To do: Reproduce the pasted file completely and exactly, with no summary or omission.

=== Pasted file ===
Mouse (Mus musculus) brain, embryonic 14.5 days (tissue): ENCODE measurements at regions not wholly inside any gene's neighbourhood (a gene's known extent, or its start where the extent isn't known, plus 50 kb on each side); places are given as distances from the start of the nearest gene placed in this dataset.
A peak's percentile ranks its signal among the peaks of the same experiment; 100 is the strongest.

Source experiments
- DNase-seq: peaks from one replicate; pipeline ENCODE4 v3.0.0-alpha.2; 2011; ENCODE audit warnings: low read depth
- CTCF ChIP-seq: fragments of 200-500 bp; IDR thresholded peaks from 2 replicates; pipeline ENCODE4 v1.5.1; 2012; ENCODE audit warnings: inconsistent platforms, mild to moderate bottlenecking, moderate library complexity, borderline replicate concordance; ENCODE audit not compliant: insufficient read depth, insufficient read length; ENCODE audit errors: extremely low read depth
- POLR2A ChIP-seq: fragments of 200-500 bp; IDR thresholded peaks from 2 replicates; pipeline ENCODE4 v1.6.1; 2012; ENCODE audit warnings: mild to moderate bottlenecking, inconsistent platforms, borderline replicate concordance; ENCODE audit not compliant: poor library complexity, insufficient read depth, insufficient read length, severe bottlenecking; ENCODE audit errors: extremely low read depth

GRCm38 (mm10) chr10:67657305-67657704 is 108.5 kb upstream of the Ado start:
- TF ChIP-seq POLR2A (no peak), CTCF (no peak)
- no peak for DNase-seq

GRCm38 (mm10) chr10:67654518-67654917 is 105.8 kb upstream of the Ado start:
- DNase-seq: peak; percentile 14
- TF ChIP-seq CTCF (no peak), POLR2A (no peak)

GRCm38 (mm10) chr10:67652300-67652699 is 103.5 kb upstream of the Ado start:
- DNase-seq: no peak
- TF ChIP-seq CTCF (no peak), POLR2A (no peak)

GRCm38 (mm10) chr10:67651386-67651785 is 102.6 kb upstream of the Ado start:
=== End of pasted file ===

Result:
Mouse (Mus musculus) brain, embryonic 14.5 days (tissue): ENCODE measurements at regions not wholly inside any gene's neighbourhood (a gene's known extent, or its start where the extent isn't known, plus 50 kb on each side); places are given as distances from the start of the nearest gene placed in this dataset.
A peak's percentile ranks its signal among the peaks of the same experiment; 100 is the strongest.

Source experiments
- DNase-seq: peaks from one replicate; pipeline ENCODE4 v3.0.0-alpha.2; 2011; ENCODE audit warnings: low read depth
- CTCF ChIP-seq: fragments of 200-500 bp; IDR thresholded peaks from 2 replicates; pipeline ENCODE4 v1.5.1; 2012; ENCODE audit warnings: inconsistent platforms, mild to moderate bottlenecking, moderate library complexity, borderline replicate concordance; ENCODE audit not compliant: insufficient read depth, insufficient read length; ENCODE audit errors: extremely low read depth
- POLR2A ChIP-seq: fragments of 200-500 bp; IDR thresholded peaks from 2 replicates; pipeline ENCODE4 v1.6.1; 2012; ENCODE audit warnings: mild to moderate bottlenecking, inconsistent platforms, borderline replicate concordance; ENCODE audit not compliant: poor library complexity, insufficient read depth, insufficient read length, severe bottlenecking; ENCODE audit errors: extremely low read depth

GRCm38 (mm10) chr10:67657305-67657704 is 108.5 kb upstream of the Ado start:
- TF ChIP-seq POLR2A (no peak), CTCF (no peak)
- no peak for DNase-seq

GRCm38 (mm10) chr10:67654518-67654917 is 105.8 kb upstream of the Ado start:
- DNase-seq: peak; percentile 14
- TF ChIP-seq CTCF (no peak), POLR2A (no peak)

GRCm38 (mm10) chr10:67652300-67652699 is 103.5 kb upstream of the Ado start:
- DNase-seq: no peak
- TF ChIP-seq CTCF (no peak), POLR2A (no peak)

GRCm38 (mm10) chr10:67651386-67651785 is 102.6 kb upstream of the Ado start: